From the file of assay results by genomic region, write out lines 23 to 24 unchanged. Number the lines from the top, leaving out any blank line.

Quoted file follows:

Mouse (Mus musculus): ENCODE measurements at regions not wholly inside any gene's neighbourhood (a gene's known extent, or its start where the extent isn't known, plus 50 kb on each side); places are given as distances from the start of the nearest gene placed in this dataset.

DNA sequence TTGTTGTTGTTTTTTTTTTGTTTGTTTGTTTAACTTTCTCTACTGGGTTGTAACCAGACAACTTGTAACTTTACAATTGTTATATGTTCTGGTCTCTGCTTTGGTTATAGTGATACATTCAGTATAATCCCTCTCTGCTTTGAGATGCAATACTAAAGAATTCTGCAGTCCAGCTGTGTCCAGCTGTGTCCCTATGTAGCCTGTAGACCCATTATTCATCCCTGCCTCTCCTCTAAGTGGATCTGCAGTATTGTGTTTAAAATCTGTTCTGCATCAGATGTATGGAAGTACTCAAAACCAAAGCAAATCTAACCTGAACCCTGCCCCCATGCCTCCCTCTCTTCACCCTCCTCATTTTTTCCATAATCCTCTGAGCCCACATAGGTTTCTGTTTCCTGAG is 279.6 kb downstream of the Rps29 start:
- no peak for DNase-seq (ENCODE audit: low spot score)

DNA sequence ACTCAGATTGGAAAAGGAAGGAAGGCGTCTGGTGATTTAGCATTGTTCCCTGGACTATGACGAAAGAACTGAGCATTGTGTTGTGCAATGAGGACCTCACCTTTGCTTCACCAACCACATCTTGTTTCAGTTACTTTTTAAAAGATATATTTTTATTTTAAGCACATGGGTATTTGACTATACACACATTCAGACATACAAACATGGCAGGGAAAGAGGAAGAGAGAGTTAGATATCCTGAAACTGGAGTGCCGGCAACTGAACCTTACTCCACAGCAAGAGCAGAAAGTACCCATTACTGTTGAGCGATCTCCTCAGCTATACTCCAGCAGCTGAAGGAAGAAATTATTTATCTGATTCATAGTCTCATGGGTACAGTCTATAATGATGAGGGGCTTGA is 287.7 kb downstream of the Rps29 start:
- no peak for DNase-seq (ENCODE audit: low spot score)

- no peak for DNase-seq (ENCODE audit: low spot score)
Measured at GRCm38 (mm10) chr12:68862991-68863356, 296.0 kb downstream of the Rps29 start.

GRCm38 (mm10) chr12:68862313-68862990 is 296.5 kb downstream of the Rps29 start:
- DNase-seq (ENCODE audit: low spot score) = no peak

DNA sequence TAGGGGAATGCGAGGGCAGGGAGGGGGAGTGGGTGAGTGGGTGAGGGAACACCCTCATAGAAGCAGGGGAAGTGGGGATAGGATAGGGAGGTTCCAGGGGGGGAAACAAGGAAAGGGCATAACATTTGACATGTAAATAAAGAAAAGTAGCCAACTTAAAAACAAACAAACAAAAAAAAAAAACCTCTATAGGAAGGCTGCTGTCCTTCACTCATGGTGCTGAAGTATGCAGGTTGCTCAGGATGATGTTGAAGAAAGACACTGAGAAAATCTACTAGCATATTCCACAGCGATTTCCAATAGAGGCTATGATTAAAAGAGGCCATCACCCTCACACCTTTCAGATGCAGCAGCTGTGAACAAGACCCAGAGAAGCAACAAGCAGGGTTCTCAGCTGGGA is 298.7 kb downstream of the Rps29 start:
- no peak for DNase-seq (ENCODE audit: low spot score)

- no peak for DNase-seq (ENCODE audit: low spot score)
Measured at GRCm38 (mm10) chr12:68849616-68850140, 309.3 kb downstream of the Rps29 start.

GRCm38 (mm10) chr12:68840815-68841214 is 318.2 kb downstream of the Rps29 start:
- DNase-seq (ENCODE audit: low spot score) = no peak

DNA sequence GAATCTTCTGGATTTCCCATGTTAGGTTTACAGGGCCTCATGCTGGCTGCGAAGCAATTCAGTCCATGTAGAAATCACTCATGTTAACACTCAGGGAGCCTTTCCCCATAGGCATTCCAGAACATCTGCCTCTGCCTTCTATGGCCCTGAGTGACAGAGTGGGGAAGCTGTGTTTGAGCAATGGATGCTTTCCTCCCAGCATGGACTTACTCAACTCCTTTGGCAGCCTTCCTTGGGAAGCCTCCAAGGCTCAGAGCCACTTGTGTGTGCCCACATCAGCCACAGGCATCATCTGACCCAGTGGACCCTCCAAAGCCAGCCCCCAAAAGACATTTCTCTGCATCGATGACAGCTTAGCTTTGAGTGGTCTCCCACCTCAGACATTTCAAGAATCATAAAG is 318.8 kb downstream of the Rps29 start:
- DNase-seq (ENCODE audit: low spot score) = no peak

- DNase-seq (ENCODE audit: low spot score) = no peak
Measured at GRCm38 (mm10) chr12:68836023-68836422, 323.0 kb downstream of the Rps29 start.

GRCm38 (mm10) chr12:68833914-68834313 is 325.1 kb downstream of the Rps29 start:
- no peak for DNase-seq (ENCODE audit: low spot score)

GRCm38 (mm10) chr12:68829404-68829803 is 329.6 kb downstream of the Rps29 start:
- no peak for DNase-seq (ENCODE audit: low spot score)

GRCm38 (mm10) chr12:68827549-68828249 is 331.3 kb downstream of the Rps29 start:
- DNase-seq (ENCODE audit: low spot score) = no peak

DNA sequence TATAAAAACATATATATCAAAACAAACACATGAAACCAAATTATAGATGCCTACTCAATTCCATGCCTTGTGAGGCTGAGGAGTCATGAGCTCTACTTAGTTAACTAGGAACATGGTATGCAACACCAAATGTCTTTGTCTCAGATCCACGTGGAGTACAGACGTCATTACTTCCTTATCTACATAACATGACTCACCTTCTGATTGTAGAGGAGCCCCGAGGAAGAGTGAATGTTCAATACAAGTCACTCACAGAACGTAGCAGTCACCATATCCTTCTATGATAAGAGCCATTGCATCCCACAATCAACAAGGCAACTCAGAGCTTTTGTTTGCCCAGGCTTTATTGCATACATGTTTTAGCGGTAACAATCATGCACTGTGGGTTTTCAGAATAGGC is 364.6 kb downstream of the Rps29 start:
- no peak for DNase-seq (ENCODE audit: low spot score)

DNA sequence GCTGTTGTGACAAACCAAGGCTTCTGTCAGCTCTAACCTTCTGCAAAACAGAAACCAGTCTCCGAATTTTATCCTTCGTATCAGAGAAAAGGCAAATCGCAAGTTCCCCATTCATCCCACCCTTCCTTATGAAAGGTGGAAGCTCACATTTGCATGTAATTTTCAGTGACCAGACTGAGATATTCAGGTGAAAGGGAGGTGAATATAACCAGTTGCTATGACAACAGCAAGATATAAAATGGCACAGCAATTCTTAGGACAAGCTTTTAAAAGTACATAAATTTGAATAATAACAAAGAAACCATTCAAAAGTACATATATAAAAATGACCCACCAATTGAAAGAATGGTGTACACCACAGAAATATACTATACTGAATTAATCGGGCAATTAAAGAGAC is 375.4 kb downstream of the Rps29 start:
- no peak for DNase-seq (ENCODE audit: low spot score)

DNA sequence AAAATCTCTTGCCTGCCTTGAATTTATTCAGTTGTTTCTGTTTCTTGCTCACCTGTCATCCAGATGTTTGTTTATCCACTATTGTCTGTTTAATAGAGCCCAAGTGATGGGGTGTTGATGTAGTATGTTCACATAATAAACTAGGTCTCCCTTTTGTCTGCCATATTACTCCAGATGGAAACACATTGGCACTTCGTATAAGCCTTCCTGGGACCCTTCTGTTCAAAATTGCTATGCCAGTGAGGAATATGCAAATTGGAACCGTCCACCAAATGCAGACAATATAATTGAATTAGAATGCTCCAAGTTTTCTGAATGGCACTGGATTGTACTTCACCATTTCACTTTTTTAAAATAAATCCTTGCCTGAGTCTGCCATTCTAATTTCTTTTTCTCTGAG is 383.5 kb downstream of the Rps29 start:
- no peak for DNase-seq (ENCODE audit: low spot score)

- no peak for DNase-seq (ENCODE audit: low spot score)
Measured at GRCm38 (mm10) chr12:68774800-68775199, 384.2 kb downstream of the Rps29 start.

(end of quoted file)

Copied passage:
- no peak for DNase-seq (ENCODE audit: low spot score)

GRCm38 (mm10) chr12:68827549-68828249 is 331.3 kb downstream of the Rps29 start: